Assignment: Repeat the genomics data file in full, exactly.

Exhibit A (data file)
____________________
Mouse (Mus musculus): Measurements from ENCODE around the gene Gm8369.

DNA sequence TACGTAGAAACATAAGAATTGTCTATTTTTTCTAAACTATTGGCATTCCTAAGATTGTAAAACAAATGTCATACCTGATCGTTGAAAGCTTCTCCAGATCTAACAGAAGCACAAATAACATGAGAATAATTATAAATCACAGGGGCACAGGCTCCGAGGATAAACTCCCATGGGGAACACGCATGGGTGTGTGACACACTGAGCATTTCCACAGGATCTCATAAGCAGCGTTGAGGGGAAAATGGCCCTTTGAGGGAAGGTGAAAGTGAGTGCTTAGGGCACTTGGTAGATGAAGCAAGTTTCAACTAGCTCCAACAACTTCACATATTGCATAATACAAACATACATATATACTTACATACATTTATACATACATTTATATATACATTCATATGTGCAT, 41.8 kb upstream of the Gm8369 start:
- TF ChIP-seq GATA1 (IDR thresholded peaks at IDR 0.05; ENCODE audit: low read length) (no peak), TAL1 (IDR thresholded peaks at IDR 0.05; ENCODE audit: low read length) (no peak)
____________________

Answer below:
Mouse (Mus musculus): Measurements from ENCODE around the gene Gm8369.

DNA sequence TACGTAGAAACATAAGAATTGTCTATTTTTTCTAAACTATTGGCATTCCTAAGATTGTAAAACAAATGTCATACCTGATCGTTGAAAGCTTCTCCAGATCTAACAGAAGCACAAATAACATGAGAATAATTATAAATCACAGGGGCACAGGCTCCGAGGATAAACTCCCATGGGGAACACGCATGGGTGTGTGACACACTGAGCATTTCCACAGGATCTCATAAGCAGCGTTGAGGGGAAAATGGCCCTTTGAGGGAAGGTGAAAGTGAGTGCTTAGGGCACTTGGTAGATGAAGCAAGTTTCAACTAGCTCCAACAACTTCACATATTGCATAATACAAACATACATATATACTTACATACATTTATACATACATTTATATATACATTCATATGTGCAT, 41.8 kb upstream of the Gm8369 start:
- TF ChIP-seq GATA1 (IDR thresholded peaks at IDR 0.05; ENCODE audit: low read length) (no peak), TAL1 (IDR thresholded peaks at IDR 0.05; ENCODE audit: low read length) (no peak)